HR benefits leaders put in a lot of time and effort building health benefits packages that take care of their people. But despite the carefully crafted communications, the internal wiki and the hours of on-boarding, many of your people remain unaware of all the programs you’ve made available to them.
Mismatches in care
For issues related to behavioral health, this lack of awareness can be especially detrimental. For example, in a recent study, primary care doctors were shown to be ill-equipped to properly treat their patients for depression. However, depression alone causes people to make approximately 8 million doctor’s appointments per year, and more than half of those appointments are with primary care physicians. In this situation, we have a mismatch in care that could cause a lot of people to go untreated for their depression, or other behavioral health issues.
Depression alone causes people to make approximately 8 million doctor’s appointments per year.
How EAPs can help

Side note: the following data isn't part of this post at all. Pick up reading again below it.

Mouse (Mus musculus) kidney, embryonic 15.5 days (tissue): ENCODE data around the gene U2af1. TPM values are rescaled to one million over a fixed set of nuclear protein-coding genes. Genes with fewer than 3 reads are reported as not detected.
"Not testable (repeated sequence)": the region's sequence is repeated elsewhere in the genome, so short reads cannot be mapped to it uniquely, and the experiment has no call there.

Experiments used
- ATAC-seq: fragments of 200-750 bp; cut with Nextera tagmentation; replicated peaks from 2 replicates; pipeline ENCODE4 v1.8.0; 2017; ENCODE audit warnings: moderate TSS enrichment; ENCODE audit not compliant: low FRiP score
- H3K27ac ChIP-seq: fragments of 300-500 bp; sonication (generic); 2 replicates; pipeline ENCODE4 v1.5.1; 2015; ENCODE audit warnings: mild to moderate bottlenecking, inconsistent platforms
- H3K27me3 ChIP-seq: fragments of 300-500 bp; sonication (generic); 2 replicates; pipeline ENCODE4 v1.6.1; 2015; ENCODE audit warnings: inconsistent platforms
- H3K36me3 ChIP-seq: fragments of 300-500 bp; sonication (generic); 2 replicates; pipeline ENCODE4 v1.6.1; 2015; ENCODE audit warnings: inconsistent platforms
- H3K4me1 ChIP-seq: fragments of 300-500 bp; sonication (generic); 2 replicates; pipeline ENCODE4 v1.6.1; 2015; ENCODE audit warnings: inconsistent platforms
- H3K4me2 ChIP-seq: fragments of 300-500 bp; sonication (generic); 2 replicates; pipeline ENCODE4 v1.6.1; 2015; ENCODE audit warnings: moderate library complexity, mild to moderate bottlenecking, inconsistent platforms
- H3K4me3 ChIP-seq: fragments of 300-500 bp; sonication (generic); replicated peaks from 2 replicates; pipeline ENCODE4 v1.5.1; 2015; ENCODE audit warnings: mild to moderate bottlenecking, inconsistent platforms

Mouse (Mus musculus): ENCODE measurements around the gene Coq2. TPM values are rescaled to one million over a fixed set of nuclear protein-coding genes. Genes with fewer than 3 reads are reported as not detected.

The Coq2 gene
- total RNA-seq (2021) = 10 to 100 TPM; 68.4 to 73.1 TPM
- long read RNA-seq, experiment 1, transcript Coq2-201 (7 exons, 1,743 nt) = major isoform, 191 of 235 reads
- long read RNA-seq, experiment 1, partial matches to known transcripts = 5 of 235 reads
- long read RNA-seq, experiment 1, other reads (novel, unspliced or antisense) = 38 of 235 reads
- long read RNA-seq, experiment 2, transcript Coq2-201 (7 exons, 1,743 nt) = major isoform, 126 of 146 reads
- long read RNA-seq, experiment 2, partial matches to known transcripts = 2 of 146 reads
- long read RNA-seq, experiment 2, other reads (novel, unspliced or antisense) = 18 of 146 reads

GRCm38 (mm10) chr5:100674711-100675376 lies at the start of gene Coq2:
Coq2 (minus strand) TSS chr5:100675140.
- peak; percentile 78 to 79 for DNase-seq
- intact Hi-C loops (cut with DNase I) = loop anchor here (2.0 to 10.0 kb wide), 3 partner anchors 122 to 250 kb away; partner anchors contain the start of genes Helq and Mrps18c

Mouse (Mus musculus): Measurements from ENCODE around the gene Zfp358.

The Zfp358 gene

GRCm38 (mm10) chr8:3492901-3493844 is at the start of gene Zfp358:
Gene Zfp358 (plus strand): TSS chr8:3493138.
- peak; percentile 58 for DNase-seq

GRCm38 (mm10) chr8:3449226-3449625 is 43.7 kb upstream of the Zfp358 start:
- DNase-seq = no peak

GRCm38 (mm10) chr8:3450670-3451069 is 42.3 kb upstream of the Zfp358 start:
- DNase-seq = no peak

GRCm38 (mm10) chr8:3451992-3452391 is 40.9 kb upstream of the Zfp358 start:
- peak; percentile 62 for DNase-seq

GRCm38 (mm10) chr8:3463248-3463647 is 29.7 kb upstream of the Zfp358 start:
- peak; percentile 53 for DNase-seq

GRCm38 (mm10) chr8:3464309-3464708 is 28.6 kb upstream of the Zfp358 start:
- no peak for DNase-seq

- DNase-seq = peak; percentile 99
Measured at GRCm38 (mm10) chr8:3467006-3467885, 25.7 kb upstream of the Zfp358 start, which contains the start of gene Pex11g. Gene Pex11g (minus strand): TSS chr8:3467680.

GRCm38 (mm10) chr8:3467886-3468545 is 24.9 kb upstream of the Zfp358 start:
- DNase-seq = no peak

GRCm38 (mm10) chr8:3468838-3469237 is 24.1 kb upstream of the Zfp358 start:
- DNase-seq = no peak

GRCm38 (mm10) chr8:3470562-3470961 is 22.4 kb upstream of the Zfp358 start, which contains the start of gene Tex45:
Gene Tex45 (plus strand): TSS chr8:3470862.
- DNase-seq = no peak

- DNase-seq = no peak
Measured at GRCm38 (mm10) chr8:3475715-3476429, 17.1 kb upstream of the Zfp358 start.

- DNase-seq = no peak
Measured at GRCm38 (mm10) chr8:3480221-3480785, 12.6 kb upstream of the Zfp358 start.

Most large employers offer employee assistance programs (EAPs) to help their people deal with these kinds of issues, but it remains a challenge to actually get employees to use these programs. EAPs can span a range of services from assistance with behavioral health issues, to help with child care or financial counseling. According to a 2013 study, only about 3.55 percent of employees take advantage of EAP services per year. This has become the norm in EAP utilization, but it doesn’t have to be. Educating your people through consistent company-wide communication, confidential surveys and activities like internal “lunch and learns” with an EAP representative, can seem repetitive, but the payoff is substantial.
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With all of the great advances in digital health, consider how other programs may be able to help your people address and manage their conditions. In fact, you may have invested in programs already that aren’t specifically designed for behavioral health, but offer supportive solutions for these issues. For example, the telemedicine solution Doctor on Demand recently added video visits with psychiatrists to administer a wider range of behavioral healthcare treatment options. Since chronic disease is often linked to depression, programs like Livongo support people dealing with a chronic illness by tracking their mood and helping them manage their depression. Make sure you communicate the existing behavioral health support included in your programs today and package them in a way that will resonate with your people’s needs.